Team captain Charmaine Hooper and veteran forward Christine Latham say that Even Pellerud overstepped his duties as the coach when he pressed members of the national team to break professional club contracts in order to join the W-League's Vancouver Whitecaps and a controversial residency program funded by Whitecaps owner Greg Kerfoot. Pellerud rents a $6.5-million home from Kerfoot.

Hooper also alleges that Pellerud helped the Ottawa Fury in a W-League conference final last summer by allowing four Fury players to forgo a national team game against the United States that same weekend. Also, Pellerud would not release Hooper from the national team to play for the New Jersey Wildcats, the Fury's opponent.

Without Hooper in the New Jersey lineup, the Fury surprised the defending champion Wildcats with a 3-2 victory and earned a berth in the W-League final in Burnaby, B.C. The Whitecaps downed the Fury 3-0 in the championship game on Aug. 6.

"I can't really express how frustrated I was because of this," Hooper said.

In an e-mail to Hooper on July 25, Ottawa defender Diana Matheson expressed concern about the circumstances under which the Ottawa owners released their players for the game. Matheson has since declined to comment.

Hooper says the two issues warrant an investigation by the Canadian Soccer Association.

"I honestly can't say whether he [Pellerud] needs to be suspended or fired, but the whole situation needs to be cleared up," Hooper said. "I think there needs to be an inquiry as to what has been going on."

Pellerud declined to comment on the residency issue, but denied Hooper's charges of roster tampering. "This is 100-per-cent false information," Pellerud said. "We will set the record straight during the legal process."

The Whitecaps' director of soccer operations, Greg Anderson, said yesterday that the money for the residency program was donated by Kerfoot and added that the program is completely separate from club operations.

Kevan Pipe, the CSA's chief operating officer, said Pellerud will not be replaced or suspended. "There has been no discussion about his conract with the CSA. His record of achievement, which includes Canada's No. 10 ranking in the world, speaks for itself," Pipe said.

Canada will depart for the Peace Cup on Monday without Hooper, Latham and defender Sharolta Nonen for matches against Brazil, Italy and host South Korea.

Canada will then open its World Cup qualifying campaign in the Gold Cup against Jamaica in Carson, Calif., on Nov. 22.

The continuing controversy stems from a series of e-mails published in The Globe and Mail this week. Last February, Pellerud wrote to Latham and tried to persuade her to break a contract with the Atlanta Silverbacks of the W-League and move to Vancouver and join the Whitecaps last February.

"The smart thing would be to make an announcement that he [Pellerud] is temporarily being replaced while this matter is investigated, to eliminate more controversy heading into our World Cup qualifying next month," Latham said.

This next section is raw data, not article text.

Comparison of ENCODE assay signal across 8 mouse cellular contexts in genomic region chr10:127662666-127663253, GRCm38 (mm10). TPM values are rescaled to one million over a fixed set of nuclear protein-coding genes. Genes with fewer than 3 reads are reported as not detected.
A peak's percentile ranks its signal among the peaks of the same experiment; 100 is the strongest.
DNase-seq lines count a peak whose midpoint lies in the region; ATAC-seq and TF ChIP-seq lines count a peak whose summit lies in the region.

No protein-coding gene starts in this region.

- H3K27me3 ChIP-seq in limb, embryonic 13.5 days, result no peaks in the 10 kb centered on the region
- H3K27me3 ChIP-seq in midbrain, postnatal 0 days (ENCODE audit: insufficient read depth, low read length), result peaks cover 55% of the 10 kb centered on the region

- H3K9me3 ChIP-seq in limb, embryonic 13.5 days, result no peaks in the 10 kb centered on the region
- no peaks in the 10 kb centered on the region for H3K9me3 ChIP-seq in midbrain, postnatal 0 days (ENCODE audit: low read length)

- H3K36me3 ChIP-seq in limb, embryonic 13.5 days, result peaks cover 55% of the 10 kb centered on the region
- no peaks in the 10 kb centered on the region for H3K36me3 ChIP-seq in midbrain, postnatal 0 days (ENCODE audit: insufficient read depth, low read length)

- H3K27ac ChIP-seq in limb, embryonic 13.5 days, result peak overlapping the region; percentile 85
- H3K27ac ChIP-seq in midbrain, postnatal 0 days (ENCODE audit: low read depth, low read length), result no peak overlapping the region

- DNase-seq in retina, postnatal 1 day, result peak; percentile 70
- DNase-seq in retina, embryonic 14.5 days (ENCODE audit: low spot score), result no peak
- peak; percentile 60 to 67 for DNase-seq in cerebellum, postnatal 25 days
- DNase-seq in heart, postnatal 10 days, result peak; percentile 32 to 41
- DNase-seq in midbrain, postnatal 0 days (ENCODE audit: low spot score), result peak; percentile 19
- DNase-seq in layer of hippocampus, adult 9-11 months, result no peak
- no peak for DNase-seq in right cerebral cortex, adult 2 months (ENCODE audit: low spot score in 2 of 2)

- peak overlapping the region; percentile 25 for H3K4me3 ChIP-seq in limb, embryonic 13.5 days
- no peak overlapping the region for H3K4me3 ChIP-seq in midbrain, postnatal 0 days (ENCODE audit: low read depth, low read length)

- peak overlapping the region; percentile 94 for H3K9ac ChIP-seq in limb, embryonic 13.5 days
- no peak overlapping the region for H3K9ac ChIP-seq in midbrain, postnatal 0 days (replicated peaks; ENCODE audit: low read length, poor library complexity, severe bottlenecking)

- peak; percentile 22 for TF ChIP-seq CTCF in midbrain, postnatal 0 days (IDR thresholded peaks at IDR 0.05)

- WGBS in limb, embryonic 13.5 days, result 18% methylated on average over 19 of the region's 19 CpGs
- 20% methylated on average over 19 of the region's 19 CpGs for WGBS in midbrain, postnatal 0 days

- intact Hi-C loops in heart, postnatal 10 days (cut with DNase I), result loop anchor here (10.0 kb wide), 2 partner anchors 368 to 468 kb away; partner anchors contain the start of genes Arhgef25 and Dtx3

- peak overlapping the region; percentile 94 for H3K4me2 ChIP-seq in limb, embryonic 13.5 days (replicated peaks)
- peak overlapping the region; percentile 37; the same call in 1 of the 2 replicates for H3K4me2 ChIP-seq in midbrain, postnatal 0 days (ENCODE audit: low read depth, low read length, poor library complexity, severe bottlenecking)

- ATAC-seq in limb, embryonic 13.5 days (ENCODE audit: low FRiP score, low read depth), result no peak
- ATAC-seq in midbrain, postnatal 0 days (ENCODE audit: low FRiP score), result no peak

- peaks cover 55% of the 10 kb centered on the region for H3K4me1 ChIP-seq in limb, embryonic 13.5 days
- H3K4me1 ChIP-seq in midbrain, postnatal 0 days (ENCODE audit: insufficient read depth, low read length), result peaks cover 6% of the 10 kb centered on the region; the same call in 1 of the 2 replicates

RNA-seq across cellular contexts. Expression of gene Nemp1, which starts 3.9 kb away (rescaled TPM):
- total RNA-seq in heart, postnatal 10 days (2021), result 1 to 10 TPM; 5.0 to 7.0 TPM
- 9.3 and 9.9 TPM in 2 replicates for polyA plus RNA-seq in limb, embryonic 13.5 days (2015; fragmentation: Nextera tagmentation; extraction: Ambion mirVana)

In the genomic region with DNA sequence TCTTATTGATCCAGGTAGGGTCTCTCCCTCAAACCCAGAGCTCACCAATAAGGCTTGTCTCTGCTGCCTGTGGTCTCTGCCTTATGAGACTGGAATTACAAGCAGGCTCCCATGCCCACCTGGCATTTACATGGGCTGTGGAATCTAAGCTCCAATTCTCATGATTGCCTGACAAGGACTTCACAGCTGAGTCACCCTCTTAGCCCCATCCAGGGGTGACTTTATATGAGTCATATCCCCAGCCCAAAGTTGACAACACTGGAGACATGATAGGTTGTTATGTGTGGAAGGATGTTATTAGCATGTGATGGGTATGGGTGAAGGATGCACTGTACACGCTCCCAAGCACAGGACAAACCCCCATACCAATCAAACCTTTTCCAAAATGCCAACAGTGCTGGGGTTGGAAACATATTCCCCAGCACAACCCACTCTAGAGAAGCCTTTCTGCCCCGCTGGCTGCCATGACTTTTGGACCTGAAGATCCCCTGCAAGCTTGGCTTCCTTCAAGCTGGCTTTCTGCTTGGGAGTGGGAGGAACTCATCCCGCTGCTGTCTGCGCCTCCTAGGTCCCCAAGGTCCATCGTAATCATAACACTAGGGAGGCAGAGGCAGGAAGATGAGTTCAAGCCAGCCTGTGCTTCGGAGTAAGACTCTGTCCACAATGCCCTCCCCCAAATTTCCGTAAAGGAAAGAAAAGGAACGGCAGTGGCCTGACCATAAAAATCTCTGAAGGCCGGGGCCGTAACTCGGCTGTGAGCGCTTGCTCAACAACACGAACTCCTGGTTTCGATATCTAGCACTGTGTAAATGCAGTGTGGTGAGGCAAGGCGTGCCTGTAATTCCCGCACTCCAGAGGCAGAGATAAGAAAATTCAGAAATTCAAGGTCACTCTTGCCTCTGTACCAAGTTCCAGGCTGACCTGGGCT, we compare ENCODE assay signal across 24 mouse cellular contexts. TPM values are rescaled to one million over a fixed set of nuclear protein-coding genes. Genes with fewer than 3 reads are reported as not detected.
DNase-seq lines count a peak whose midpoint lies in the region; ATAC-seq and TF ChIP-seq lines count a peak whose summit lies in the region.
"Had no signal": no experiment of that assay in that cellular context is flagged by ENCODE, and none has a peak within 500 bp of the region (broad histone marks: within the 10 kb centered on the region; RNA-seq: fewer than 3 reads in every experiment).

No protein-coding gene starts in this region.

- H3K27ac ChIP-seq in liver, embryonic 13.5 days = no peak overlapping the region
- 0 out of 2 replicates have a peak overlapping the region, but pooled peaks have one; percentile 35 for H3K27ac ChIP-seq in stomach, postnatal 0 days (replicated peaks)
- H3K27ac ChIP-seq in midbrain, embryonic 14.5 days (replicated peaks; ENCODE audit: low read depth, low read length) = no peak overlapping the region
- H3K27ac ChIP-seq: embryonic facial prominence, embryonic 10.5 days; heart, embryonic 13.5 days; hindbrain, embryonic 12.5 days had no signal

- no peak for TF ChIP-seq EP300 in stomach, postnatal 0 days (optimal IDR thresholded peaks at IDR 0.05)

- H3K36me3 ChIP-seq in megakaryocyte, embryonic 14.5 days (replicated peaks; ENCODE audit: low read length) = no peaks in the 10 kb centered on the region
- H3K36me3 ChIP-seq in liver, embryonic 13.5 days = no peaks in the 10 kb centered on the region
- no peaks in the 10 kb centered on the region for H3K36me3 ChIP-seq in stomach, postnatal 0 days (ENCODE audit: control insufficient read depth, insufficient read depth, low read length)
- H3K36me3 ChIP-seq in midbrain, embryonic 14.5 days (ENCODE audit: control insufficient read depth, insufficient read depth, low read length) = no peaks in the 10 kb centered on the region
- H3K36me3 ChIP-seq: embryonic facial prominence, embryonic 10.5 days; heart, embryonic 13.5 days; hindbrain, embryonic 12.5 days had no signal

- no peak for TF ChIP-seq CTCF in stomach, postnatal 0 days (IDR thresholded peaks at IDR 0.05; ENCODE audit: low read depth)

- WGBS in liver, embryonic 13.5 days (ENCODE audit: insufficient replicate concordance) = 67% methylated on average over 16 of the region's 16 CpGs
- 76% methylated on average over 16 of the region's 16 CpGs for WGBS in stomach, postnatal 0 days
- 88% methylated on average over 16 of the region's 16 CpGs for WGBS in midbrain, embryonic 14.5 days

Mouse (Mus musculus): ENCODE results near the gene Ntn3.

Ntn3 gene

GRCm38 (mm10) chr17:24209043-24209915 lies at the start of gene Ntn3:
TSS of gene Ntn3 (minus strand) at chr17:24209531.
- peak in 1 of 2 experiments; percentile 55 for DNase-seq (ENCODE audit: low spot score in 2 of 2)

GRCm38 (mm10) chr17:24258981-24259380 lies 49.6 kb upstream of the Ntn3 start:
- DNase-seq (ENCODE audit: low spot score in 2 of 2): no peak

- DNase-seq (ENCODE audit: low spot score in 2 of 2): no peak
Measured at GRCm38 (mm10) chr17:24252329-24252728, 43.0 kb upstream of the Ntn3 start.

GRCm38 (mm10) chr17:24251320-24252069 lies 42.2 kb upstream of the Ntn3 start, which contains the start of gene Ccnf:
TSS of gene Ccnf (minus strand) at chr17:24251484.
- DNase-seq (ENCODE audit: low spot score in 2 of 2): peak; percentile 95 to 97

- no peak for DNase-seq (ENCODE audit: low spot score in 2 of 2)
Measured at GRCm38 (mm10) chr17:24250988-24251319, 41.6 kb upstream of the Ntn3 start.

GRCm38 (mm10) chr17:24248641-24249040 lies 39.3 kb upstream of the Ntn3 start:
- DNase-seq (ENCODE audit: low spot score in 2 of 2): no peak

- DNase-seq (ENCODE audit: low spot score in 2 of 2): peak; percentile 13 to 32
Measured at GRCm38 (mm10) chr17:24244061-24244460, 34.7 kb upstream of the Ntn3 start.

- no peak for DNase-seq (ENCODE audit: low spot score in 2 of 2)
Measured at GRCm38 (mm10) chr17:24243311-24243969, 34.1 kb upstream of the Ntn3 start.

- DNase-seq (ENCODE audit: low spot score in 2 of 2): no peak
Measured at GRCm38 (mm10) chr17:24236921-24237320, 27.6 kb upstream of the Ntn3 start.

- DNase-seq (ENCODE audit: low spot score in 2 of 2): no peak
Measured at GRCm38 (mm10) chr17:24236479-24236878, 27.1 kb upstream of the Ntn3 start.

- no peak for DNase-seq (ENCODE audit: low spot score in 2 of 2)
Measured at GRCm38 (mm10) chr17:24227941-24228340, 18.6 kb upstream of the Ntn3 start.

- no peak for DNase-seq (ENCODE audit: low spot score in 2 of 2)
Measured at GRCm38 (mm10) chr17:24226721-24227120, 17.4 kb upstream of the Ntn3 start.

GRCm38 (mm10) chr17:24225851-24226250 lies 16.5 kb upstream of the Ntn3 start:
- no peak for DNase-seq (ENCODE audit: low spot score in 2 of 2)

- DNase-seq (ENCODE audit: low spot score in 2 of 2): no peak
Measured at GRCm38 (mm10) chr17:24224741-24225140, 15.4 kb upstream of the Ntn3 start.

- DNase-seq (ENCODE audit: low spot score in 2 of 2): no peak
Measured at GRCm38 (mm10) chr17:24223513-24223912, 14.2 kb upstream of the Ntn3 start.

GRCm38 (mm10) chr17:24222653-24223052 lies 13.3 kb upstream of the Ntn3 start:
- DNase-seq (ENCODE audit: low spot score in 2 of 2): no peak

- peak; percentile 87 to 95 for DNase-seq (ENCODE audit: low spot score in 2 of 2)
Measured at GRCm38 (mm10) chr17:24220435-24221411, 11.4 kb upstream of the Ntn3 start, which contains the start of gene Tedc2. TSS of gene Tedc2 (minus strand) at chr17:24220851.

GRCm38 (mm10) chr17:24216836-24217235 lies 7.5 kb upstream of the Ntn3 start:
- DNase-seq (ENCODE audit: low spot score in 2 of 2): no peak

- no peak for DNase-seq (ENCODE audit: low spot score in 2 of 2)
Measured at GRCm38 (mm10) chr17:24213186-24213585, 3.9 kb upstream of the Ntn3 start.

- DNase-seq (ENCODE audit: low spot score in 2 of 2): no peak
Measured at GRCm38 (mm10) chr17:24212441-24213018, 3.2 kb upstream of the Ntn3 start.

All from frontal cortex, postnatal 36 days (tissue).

Latham, Hooper and Nonen did not show up for two exhibition games against China last August and Pellerud suspended the trio indefinitely and stripped them of their Sport Canada funding.

The three players have retained a lawyer and launched legal action against the CSA.

Another member of the Canadian national team, who wished to remain anonymous, acknowledged deep divisions exist on the team and said several players are standing behind Pellerud, including Christine Sinclair and midfielder Andrea Neil, both of whom play for the Whitecaps.

"They will not be welcomed back on the team," the unidentified player said

Hooper countered that the players supporting Pellerud are more concerned about money than standing up to Pellerud and the CSA.

4,742 Posts
Discussion Starter #6
Soccer ace left high and dry

Nov. 1, 2006
Morgan Campbell, Toronto Star.

In Seoul, South Korea, Canada's current soccer sniper Christine Sinclair is leading the national team to victories in an international tournament.

Outside Chicago, a frustrated Charmaine Hooper — Canada's most accomplished soccer player — sits at home, with no place on the national team, no government funding and little support from her teammates.

All because, she says, she challenged the demands of a head coach.

Right now, Canada's all-time leader in games played (131) and goals scored (71) fears her stellar 20-year career will only continue through a court order.

"All the other avenues were exhausted," said Hooper, who has hired a lawyer. "We've sunk too many years into this to be just pushed away. If we weren't good enough to make the team and were released, we'd be able to handle it much better, but it doesn't seem like that's the case."

The Canadian Soccer Association says it suspended Hooper and two others for skipping games. The women accuse head coach Even Pellerud of playing favourites and using money to manipulate players.

Last week the team issued a statement supporting the suspensions of Hooper, Christine Latham and Sharolta Nonen.

"We are extremely happy under the leadership of Even Pellerud," the statement read. "We cannot stress enough that this decision was made as a team and for the betterment of the team."

Hooper and Latham say the mood on the team changed when its headquarters moved from Ottawa to Vancouver.

Latham says Pellerud pressured players to move to Vancouver and join the Whitecaps, a semi-pro team owned by software mogul Greg Kerfoot.

Most players agreed to move — the current national team includes 10 Whitecaps. But Hooper, reluctant to uproot her family, resisted. Latham, under contract to a team in Atlanta, hesitated as well.